Brand India has the support of the ruling dispensation, but it is the broader media of the country that can bring about a big turnaround in the way non-Indians perceive us
It is totally wrong to presume that you cannot shape and/ or change the way people perceive you. After all, we all are humans, have comparable traits, have similar weaknesses, and so on. But what is it that causes a difference to the way people perceive any two human beings — or for that matter two societies or nations?
One can say the answer is talent — wisdom or physical strength or artistic genius — but marketing or branding trumps everything else. The reason is everyone is brilliant in her own confined space but to be perceived so by others, your story and journey have to be narrated in an engrossing manner, in a way that builds a powerful, positive image.
It is no coincidence that the world’s biggest economy, the United States, is also the most pervasive brand amongst all countries. Someone who was not a student of history and political science might not know that America’s rise on the world stage dates back merely one century and it was only after World War II that the country surpassed European and Asian nations.
But is it only the United States’ military strength that makes it so dominating on the world stage? The answer is ‘no’ because it is the country’s soft power that ranks it so high. Despite being placed below many nations in the Corruption Perception Index (CPI) and the Human Development Index (HDI), the US is generally perceived as the best place to live — why?
Branding is such a big push that it can even lead to false perceptions about any country. Besides, this exercise can be both positive and negative. Apple — a device manufacturer and technology company — sells expensive smartphones and computers, frequently facing flak for overpricing and little value addition in new models, yet it is the biggest and most recognizable brand globally.
India — a country that until a few centuries back contributed the most to the world GDP — on the other hand has regularly been mislabeled as the so-called land of snake charmers. A few months back, one prominent US academician made derogatory comments against Indians and called the country a ‘shithole’. Her comments were widely condemned but they should prompt introspection.
Today, many people across the world perceive the United States as the best country to migrate to, owing in part to very deep cultural penetration of things like burgers, jeans, and Hollywood. Not many would know that a big Hollywood star helped popularize jeans as a symbol of rebellion in the 1950s.
In fact, the US movies industry and news media collaborated to sell the American culture to the wider world. This is why all the crime, be it gun violence or narcotics, hides behind a beautiful picture that portrays America as a country of dreams. India, on the other hand — thanks to the indifference of country’s news media and film industry — has lacked powerful branding.
There needs to be no false marketing or misinformation campaign to create a powerful brand, India. That Indian-origin CEOs lead some of the world’s biggest companies and advanced countries are filled with Indian-origin MPs, and even a Vice President (the US) and a Prime Minister (the UK) is a popular narrative. However, what also needs push are our democratic history and rich and tolerant culture.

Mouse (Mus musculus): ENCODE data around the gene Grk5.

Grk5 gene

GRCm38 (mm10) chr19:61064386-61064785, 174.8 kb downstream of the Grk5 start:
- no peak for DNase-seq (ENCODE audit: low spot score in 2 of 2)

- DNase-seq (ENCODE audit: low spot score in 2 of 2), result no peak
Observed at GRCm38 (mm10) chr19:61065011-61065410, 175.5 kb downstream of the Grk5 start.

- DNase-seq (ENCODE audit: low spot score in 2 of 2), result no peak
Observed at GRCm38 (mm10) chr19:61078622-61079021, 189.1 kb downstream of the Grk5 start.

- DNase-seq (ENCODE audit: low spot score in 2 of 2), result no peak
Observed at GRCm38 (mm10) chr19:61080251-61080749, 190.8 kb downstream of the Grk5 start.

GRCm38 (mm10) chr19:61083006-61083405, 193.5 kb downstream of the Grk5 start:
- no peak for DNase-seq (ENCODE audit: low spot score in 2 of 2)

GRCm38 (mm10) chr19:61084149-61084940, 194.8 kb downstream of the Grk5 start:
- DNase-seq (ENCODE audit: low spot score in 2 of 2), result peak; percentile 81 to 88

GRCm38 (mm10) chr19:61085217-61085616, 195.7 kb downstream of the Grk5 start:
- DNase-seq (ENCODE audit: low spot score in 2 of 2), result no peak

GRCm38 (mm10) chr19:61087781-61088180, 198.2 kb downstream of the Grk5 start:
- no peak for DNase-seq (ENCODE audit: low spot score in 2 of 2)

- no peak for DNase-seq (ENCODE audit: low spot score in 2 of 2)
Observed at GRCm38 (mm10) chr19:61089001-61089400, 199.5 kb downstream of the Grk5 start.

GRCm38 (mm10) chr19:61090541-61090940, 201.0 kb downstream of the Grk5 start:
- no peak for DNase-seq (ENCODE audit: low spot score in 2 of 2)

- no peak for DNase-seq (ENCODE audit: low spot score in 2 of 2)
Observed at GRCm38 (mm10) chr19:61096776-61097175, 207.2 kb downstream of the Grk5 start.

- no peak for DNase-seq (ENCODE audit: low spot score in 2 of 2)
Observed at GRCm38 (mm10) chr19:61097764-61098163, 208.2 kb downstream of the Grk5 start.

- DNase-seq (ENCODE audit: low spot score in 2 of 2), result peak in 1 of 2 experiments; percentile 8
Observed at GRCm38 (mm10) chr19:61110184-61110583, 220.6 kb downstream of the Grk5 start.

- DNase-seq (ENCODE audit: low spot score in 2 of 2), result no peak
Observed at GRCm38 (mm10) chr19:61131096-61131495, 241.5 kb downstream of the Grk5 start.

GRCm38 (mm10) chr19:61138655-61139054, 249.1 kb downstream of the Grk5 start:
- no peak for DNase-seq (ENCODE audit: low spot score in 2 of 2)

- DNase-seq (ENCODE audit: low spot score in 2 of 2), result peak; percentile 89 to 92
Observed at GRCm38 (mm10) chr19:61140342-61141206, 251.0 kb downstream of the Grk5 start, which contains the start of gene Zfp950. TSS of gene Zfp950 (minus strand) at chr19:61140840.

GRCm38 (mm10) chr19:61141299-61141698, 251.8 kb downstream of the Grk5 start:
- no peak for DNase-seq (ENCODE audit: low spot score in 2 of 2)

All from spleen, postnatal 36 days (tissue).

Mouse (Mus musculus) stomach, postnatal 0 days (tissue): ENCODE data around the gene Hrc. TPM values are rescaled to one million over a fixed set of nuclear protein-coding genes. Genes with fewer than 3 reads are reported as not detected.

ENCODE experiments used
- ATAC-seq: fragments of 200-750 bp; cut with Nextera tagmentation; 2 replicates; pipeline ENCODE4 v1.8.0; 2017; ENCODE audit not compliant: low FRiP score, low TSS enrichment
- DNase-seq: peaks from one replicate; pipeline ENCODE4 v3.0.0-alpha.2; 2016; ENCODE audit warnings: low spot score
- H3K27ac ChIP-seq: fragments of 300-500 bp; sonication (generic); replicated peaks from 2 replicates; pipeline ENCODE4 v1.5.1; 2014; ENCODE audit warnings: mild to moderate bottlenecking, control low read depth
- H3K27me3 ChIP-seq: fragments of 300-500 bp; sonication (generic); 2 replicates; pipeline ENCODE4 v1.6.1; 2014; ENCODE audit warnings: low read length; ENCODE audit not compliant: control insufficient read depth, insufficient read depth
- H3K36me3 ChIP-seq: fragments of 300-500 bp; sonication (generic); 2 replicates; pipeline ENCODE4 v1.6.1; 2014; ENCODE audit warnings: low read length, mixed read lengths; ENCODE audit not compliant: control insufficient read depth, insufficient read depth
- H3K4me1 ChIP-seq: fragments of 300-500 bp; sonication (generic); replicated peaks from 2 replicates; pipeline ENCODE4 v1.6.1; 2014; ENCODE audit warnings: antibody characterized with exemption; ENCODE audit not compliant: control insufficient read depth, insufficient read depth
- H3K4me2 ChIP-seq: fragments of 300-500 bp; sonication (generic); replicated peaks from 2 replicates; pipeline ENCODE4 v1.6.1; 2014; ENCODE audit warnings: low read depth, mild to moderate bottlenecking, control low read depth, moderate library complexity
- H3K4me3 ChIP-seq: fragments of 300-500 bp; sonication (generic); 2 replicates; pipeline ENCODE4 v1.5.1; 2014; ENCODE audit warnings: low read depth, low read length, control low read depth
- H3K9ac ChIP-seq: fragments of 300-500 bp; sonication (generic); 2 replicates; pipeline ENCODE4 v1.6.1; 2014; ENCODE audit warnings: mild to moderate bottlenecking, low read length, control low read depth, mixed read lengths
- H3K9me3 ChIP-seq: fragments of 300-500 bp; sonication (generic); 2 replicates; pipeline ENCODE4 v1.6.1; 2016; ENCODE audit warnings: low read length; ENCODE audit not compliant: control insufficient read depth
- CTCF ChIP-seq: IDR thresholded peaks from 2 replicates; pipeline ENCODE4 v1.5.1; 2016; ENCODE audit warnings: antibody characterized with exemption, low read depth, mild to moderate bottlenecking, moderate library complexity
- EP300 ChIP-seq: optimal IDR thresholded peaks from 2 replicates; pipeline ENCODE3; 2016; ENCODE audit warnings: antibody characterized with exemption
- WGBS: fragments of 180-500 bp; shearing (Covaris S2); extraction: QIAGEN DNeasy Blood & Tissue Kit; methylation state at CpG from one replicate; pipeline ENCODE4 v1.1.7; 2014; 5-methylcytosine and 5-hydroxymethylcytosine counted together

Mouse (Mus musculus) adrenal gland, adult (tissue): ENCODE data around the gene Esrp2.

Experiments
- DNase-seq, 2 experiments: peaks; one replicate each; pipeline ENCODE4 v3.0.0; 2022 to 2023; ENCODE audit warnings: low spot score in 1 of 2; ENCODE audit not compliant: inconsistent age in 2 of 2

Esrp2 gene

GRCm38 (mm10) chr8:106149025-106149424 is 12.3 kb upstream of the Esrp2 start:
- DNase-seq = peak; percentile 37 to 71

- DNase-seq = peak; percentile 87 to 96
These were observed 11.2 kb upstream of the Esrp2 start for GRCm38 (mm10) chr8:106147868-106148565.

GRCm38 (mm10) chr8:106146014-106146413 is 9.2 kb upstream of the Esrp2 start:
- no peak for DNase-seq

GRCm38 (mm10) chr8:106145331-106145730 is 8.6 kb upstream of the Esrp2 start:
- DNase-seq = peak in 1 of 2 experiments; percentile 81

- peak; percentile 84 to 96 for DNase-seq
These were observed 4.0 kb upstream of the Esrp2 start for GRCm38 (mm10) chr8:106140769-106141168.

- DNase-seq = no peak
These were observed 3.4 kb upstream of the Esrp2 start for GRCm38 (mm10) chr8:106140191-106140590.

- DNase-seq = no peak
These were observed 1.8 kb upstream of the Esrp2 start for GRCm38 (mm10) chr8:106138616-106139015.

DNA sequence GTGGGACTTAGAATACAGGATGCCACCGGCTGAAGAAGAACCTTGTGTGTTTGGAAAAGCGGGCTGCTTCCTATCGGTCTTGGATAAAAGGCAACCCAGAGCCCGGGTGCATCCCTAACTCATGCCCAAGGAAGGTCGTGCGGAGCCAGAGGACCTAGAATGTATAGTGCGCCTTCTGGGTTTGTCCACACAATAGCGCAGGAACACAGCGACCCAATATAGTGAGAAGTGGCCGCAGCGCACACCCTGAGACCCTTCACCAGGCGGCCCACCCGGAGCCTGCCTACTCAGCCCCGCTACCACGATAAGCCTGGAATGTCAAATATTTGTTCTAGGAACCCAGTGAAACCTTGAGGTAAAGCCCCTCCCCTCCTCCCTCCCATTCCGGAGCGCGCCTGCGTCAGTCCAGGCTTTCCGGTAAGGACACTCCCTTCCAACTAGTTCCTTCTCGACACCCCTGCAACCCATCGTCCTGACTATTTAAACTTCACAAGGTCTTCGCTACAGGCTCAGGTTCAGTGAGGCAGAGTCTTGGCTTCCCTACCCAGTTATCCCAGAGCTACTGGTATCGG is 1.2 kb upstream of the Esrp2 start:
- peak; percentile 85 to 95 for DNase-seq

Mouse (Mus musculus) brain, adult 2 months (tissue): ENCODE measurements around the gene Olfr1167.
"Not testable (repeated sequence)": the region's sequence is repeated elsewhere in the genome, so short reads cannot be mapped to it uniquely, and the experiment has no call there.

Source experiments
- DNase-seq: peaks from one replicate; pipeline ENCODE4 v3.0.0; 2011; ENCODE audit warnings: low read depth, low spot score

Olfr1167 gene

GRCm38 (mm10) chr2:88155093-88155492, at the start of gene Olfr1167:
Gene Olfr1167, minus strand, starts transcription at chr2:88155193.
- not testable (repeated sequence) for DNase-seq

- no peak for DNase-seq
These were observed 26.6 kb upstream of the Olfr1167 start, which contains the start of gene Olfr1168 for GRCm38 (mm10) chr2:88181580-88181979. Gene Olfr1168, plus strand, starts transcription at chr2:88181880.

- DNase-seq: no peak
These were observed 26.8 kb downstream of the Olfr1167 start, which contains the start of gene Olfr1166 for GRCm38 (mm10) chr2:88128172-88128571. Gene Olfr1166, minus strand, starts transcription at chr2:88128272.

Even though America claims to be the oldest democracy, it is so when one only considers the modern history of the world. Not many in the same world know that a Greek historian Diodorus has written about independent and democratic setup in ancient India. Sanghas and Ganas were ancient republics in the country, with elected monarchs, and open assemblies comprising both rich and poor.
The problem is that while Americans sold their superheroes like Spiderman to the youth across the world, Indian film industry and media outlets always fell short. Even though Gandhi is a global cultural icon and personalities like Raj Kapoor, Amitabh Bachchan, and Narendra Modi have fairly wide appeal, India has yet to be identified broadly as a great land by non-Indians.
Virtually every student across the globe reads about Isaac Newton, the English physicist, and Albert Einstein, the German-born physicist. But even in Indian education system, the contributions of Aryabhata — the Gupta-era mathematician who gave the concepts of sine table and calculated the value of pi — are discussed with little zeal.
From Einstein to Levi’s jeans to singer-songwriter Lady Gaga to Apple’s iPhone, it is all about good stuff promoted using effective branding. In India, women have always had a powerful role in the family, yet we are often mistaken as a patriarchal society. The Nalanda University in ancient Magadha (Bihar) was the first ever residential university in the world, yet we are often mistaken as educationally backward.
It is time we recreate the Brand India. This exercise calls for active involvement of the country’s news media and film industry. From giving more space to positive news, including aspects like how the domestic equities market performed better than markets of North America and European countries during the turbulent year of 2022, to making artistically stunning historical movies like RRR can help.
Brand India has the support of the ruling dispensation, but it is the broader media of the country that can bring about a big turnaround in the way non-Indians perceive us.
(The article “Brand India Needs A Big, Positive Push From Country’s Media” published in “Business World”)